Data availability

The P. viridis samples (GenBank BioSample SAMN26930853) were included in the Brazilian National System of Management of Genetic Heritage and Associated Traditional Knowledge (SisGen) under the access number #A3D39A2. The organellar genomes were deposited into GenBank, BioProject PRJNA819420, under the accession ON064099 for the ptDNA and ON064100 (mtDNA haplotype I) and ON968433 (mtDNA haplotype II) for the mtDNA.

Results and discussion

Psychotria viridis ptDNA structure and main features

The P. viridis ptDNA genome span 154,106 bp, exhibiting a GC content of 37.55% and a typical quadripartite structure encoding all known ptDNA genetic repertoire found in photosynthetic organisms (Fig. 1 and Table 1). Phylogenomic analyses based on ptDNA, clustered all tribes as monophyletic groups and placed P. viridis in the Psychotrieae tribe, sister to Spermacoceae and Moriendae tribes (Fig. 2). The close relationship among these tribes was already suggested based on nuclear and plastidial markers (Löfstrand, Razafimandimbison & Rydin, 2019; Razafimandimbison et al., 2020, 2017). The main differences are related to Spermacoceae clustered with Psychotrieae, while in the previous studies, the Moriendae is more closely related to Psychotrieae than Spermacoceae. Most of the Moriendae species shown in the Fig. 2 are known as medicinal plants in Southeast Asia, particularly in traditional Chinese medicine. However, among the three close-related tribes, only P. viridis is capable to produce alkaloids and DMT, making this species particular in terms of genetic content.

The structure of Psychotria viridis chloroplast genome.

Figure 1: The structure of Psychotria viridis chloroplast genome.

Genes shown on the outside of the map are transcribed clockwise, whereas genes on the inside are transcribed counter-clockwise. Genes are color-coded by their function in the legend.
Table 1:
List of genes encoded by the Psychotria viridis chloroplast genome.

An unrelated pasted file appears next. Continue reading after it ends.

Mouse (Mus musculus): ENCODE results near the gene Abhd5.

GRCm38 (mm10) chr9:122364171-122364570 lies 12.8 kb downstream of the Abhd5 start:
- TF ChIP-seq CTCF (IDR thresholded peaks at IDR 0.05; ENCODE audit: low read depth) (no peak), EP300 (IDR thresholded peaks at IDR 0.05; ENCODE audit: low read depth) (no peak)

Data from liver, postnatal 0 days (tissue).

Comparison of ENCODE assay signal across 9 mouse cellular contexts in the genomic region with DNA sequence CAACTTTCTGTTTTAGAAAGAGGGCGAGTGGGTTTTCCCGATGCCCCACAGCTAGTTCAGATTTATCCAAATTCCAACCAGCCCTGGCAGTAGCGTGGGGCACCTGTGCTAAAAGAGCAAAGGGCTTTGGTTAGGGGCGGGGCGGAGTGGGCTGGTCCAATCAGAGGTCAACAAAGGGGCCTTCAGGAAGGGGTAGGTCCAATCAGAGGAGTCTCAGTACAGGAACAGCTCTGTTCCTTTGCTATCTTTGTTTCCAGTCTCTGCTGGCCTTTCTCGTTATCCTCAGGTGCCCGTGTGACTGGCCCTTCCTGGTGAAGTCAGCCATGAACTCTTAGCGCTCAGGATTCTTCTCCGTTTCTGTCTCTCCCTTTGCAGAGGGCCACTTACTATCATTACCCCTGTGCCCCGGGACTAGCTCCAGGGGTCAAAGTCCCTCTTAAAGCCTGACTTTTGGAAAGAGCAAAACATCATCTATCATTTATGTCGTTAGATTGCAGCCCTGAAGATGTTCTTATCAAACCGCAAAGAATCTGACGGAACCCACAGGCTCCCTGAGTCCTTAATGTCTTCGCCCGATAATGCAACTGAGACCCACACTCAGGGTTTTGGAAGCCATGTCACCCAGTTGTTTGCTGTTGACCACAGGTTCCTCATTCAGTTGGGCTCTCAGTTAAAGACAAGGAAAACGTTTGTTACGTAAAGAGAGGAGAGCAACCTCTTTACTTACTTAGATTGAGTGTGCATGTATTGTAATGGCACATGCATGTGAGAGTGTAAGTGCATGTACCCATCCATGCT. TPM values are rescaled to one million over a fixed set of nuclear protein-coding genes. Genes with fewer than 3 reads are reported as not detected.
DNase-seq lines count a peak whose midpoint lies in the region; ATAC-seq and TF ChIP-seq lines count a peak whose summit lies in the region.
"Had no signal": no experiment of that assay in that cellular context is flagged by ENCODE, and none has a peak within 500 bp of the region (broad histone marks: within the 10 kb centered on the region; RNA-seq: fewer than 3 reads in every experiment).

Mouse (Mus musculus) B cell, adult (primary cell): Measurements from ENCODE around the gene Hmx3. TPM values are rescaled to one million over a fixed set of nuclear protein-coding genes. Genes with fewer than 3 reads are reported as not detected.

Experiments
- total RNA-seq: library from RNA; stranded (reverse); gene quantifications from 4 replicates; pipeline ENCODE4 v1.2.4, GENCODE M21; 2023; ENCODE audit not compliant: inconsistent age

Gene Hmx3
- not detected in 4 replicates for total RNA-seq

Pathway Genes
Photosystem I psaA, psaB, psaC, psaI, psaJ
Photosystem II psbA, psbB, psbC, psbD, psbE, psbF, psbH, psbJ, psbK, psbL, psbM, psbN (same as psbf1), psbT, psbZ
Cytochrome b/f complex petA, petBa, petD, petG, petL, petN
ATP synthase atpA, atpB, atpE, atpFa, atpH, atpI
NADH dehydrogenase ndhAa, ndhB (×2)a, ndhC, ndhD, ndhE, ndhF, ndhG, ndhH, ndhI, ndhJ, ndhK
RubisCO large subunit rbcL
RNA polymerase rpoA, rpoB, rpoC1a, rpoC2
Ribosomal proteins (SSU) rps11, rps12, rps14, rps15, rps16a, rps18, rps19 (×2), rps2, rps3, rps4, rps7 (×2), rps8
Ribosomal proteins (LSU) rpl14, rpl16a, rpl2 (×2)a, rpl20, rpl22, rpl23 (×2), rpl32, rpl33, rpl36
Other genes infA, accD, ccsA, cemA, matK, clpPb
hypothetical cp genes ycf1, ycf2 (×2), ycf3b, ycf4
tRNAs trnC-GCA, trnD-GUC, trnY-GUA, trnE-UUC, trnT-GGU, trnS-UGA, trnG-GCC, trnS-GGA, trnT-UGU, trnL-UAAa, trnF-GAA, trnV-GAC, trnM-CAU (×2), trnW-CCA, trnP-UGG, trnC-ACAa (×2), trnL-CAA (×2), trnI-GAU (×2)a, trnA-UGCa (×2), trnR-ACG (×2), trnN-GUU (×2), trnL-UAG, trnV-GAC (×2), trnH-GUG, trnK-UUUa, trnQ-UUG, trnS-GCU, trnG-UCCa, trnR-UCU.
rRNAs (duplicated copies) rrn23S (×2), rrn16S (×2), rrn5S (×2), rrn4.5S (×2)
DOI: 10.7717/peerj.14114/table-1


Genes are classified by pathways. Genes marked with the following signs are: (a) genes with a single intron; (b) genes with 2 introns; (×2) duplicated genes.

Phylogenomics tree of Psychotria viridis ptDNA and related plastids.

Figure 2: Phylogenomics tree of Psychotria viridis ptDNA and related plastids.

Maximum likelihood tree of Psychotria viridis and related species within Rubiaceae using all shared ptDNA CDS. The Arabidopsis thaliana (NC_000932), Passiflora edulis (NC_034285), and Vitis vinifera (NC_007957) ptDNA were used as the outgroup.

Comparative ptDNA analysis evidenced that Psychotrieae, Spermacoceae, and Moriendae tribes are exhibiting slight junction site variation between the plastid regions (IR-SSC-IR and IR-LSC-IR) (Fig. 3). For instance, a conserved junction site pattern is observed between the two available Psychotria ptDNA, where P. rubra and P. viridis exhibit the ndhF and ycf1 genes delimiting the SSC borders (Fig. 3). The other junction site variation shown in Fig. 3 is common in other angiosperms and can be found in other plant clades (Amiryousefi, Hyvönen & Poczai, 2018; Chen et al., 2021; Li et al., 2021; Zhang et al., 2019).

Comparative genomics of Rubiaceae plastids.

Figure 3: Comparative genomics of Rubiaceae plastids.

Comparative genomics among different ptDNAs from the Rubiaceae family (Psychotrieae, Moriendae and Spermacoceae tribes), generated by the IRscope tool. JLB (IRb /LSC), JSB (IRb/SSC), JSA (SSC/IRa) and JLA (IRa/LSC) denote the junction sites between each corresponding region in the genome.

Psychotria viridis mtDNA presents a complex structure, composed of two main circular chromosomes that are arranged into several isoforms and sub-circles